UNITED KINGDOM – Go Ahead for 5th and 6th Astute Submarines In late March 2010, AMI received information that the UK Government had signed a contract with BAE Systems Submarine Solutions concerning units 5 and 6 of the Astute class submarine program. The contract covers the full funding of unit 5 and the initial funding for Jong lead items for unit 6. These two units, that will more than likely be followed by a seventh unit in 20 J I; will allow for the continuance of the class and the eventual transition (following unit 7) to the Future Nuclear-Powered Ballistic Missile Submarine (SSBN) program that will begin around 2017.

The commitment to units 5 and 6 and a 2011 commitment to unit 7 ensures a consistent workload for the UK’s submarine building industry and maintains the skilled workforce that is vital for the Future SSBN program.

Currently, the first unit of the class, HMS ASTUTE, is conducting sea trials, unit two (HMS AMBUSH) is under construction and will be launched in late 2010 and unit three and four (HMS ARTFUL and HMS AUDACIOUS) are in advanced stages of construction.


PORTUGAL: On 23 February 2010, the Portuguese Navy’s last Daphne class submarine, NRP BARRACUDA (S 164), was decommissioned.

From the April 2010 Issue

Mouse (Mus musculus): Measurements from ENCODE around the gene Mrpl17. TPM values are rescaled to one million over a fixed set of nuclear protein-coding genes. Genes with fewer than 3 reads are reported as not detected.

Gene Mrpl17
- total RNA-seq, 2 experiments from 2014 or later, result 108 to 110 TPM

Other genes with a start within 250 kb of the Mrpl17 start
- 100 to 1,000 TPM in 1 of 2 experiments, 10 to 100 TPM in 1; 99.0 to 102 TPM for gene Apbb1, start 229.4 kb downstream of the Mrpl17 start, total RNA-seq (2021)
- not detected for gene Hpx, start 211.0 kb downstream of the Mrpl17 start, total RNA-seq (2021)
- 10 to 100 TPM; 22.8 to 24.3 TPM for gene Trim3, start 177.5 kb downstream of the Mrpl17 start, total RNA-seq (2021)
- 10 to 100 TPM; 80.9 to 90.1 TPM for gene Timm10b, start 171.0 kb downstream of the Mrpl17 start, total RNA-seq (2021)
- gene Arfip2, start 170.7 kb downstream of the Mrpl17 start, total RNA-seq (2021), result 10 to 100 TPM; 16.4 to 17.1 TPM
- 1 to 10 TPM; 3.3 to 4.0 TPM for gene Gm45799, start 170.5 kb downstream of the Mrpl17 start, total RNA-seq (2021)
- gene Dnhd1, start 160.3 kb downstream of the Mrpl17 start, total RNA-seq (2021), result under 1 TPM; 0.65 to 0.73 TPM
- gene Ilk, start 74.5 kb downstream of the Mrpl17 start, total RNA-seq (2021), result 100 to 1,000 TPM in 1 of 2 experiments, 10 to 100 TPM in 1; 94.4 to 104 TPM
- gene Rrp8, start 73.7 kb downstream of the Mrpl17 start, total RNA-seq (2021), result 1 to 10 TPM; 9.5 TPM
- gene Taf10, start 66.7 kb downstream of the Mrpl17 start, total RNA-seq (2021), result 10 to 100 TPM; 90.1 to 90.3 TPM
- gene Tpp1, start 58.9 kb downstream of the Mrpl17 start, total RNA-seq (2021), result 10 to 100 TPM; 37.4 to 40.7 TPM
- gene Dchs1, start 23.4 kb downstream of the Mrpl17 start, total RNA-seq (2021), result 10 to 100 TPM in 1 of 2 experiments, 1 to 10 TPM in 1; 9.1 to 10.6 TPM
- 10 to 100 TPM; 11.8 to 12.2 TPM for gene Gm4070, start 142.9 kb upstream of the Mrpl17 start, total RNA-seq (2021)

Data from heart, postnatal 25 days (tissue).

Submarine Design Still Undecided In early April 2010, the Pakistani Navy (PN) Media Affairs Director (Captain Mobin Ashraf Bajwa) confirmed that a final decision on the design for up to five new submarines to be procured by Pakistan has not yet been made. Earlier reporting in November 2008 indicated the PN was close to completing a deal with ThyssenKrupp Marine Systems (TKMS) to acquire Type 214 Air Independent Propulsion (AIP) submarine to meet the Navy’s requirement. The contract with TKMS was expected to be for three submarines and options for two additional units with all the vessels being built at Pakistan’s Karachi Shipbuilding & Engineering Works (KSEW). The first three units were estimated to cost around US$ I B, which also included technology transfer agreements. The Type 214 design was apparently recommended by the PN (as they believed it was technologically superior) to the Pakistani Government, however, contract negotiations were never completed. Earlier reports also indicated the German solution bested the offer by DCNS of France, which included the new Marlin design (AIP Scorpene). DCNS previously provided three Agosta 908 class submarines, technology transfer agreements, logistics support, and upgrades to KSEW for submarine construction and appeared to be in the strongest position to win the next PN submarine program prior to the November 2008 reporting on TKMS’s inside track for the deal.